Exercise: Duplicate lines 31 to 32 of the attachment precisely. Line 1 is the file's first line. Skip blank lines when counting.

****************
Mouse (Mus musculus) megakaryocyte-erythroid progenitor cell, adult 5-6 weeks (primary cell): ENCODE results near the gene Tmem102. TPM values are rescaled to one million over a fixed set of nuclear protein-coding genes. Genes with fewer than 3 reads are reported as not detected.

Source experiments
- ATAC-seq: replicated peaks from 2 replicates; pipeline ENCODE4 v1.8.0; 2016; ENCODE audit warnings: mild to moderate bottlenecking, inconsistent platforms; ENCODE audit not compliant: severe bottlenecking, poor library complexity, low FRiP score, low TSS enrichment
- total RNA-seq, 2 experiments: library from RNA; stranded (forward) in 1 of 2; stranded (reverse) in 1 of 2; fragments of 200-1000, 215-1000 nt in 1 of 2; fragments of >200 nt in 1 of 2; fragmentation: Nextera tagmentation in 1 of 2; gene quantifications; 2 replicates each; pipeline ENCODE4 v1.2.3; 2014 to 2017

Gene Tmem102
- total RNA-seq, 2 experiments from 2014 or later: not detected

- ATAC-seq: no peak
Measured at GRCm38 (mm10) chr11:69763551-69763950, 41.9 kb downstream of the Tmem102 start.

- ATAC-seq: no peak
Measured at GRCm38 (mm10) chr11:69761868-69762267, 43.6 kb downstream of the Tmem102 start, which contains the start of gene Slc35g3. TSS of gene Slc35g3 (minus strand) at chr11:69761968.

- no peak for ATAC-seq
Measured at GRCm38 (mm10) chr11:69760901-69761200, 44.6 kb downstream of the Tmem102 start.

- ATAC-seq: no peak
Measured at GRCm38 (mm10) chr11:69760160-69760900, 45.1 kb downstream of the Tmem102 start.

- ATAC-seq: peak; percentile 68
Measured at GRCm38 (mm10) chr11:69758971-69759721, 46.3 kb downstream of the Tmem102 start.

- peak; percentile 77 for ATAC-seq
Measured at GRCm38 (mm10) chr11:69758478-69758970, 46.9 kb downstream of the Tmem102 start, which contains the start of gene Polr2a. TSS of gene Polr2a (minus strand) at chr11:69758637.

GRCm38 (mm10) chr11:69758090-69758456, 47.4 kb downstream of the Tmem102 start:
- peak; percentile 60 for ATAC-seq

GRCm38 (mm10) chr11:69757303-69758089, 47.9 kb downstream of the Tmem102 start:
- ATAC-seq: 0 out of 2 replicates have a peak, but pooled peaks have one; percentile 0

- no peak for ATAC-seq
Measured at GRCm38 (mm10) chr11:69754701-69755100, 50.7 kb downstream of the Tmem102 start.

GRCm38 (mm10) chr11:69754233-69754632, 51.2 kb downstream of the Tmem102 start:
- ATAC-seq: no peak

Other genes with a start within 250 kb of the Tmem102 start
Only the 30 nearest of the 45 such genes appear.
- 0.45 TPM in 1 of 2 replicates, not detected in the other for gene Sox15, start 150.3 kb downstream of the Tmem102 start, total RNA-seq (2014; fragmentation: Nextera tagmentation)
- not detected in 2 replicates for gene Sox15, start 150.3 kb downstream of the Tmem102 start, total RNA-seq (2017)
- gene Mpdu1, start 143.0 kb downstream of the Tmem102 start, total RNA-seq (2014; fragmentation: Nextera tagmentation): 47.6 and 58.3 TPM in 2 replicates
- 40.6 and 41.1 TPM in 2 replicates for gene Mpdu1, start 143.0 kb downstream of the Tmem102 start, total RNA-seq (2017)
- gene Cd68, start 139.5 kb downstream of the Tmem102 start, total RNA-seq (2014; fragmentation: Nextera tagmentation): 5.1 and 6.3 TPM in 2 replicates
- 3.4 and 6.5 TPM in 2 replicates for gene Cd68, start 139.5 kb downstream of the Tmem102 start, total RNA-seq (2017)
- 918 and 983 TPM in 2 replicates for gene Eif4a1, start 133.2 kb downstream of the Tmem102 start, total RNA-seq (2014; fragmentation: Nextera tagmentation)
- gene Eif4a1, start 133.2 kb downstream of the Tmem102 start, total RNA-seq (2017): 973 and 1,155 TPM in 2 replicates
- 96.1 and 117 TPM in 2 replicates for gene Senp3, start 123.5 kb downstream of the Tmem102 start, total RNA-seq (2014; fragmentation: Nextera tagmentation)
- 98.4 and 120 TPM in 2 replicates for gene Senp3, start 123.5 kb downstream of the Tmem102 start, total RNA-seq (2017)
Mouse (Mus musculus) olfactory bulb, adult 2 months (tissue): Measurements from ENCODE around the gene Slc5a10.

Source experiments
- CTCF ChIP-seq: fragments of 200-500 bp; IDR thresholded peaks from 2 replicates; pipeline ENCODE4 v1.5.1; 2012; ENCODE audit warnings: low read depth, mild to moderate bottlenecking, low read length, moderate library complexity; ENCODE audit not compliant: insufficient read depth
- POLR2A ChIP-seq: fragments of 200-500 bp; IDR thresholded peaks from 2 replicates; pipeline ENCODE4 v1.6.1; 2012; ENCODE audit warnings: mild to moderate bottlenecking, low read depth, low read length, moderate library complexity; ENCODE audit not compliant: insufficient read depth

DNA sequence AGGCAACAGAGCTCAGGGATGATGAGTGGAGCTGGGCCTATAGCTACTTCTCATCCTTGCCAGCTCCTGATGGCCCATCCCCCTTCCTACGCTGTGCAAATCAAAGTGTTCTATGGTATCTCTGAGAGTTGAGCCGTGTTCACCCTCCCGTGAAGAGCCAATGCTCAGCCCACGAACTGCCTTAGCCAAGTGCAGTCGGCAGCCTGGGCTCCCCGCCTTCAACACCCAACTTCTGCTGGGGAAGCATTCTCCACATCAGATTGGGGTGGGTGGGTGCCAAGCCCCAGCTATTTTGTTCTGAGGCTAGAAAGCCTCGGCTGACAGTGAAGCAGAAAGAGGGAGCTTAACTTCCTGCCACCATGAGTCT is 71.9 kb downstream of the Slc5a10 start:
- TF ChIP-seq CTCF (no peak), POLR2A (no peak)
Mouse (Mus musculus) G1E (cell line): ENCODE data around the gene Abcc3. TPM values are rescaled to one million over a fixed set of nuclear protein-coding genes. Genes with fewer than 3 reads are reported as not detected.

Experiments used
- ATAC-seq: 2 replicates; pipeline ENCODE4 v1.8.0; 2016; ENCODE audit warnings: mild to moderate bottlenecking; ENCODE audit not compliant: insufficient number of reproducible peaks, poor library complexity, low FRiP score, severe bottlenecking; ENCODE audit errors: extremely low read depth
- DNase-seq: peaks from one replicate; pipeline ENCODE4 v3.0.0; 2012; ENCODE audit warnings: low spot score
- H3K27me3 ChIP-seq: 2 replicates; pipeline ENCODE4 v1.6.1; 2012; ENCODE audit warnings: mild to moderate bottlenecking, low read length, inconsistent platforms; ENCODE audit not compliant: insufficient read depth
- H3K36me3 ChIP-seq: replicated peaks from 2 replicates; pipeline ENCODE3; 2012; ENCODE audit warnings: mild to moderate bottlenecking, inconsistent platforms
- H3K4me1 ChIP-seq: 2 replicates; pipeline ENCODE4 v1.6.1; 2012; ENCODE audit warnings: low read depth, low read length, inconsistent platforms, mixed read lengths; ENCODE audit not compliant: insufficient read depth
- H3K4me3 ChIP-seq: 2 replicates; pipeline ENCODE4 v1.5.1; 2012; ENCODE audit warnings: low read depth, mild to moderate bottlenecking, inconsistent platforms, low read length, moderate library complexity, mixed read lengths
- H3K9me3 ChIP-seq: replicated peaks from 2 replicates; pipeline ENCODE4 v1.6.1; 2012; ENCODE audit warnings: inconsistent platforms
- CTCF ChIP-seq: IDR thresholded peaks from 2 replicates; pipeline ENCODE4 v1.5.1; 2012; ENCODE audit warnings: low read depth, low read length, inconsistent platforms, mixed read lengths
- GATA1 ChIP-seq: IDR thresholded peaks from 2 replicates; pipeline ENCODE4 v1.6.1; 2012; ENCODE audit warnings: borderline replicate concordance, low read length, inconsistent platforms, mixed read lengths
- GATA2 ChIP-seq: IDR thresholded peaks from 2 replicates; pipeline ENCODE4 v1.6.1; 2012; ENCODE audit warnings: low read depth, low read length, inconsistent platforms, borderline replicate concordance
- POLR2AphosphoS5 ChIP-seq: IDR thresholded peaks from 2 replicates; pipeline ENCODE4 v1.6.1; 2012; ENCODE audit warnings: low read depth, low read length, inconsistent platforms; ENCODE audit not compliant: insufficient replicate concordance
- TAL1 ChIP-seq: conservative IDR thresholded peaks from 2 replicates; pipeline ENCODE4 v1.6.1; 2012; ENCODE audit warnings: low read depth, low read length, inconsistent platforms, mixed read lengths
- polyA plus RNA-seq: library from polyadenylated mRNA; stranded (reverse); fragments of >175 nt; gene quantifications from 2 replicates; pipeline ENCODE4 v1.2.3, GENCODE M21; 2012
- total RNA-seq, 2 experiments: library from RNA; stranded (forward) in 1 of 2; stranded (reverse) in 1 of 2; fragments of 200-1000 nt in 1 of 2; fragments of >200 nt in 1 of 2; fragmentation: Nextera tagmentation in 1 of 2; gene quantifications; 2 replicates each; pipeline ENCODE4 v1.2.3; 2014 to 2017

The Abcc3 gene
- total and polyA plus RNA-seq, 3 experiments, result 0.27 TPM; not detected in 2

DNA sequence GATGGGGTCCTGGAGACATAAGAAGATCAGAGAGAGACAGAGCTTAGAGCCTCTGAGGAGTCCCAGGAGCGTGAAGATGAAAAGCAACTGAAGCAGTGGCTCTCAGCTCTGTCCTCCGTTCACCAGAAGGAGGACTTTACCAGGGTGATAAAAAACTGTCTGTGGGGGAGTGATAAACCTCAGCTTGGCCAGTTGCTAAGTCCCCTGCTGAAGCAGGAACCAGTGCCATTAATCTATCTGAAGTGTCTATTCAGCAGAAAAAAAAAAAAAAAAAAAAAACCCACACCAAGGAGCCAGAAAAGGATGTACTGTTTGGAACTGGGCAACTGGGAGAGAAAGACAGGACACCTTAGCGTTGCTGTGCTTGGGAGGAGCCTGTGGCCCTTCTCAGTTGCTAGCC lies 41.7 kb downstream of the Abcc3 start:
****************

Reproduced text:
- gene Mpdu1, start 143.0 kb downstream of the Tmem102 start, total RNA-seq (2014; fragmentation: Nextera tagmentation): 47.6 and 58.3 TPM in 2 replicates
- 40.6 and 41.1 TPM in 2 replicates for gene Mpdu1, start 143.0 kb downstream of the Tmem102 start, total RNA-seq (2017)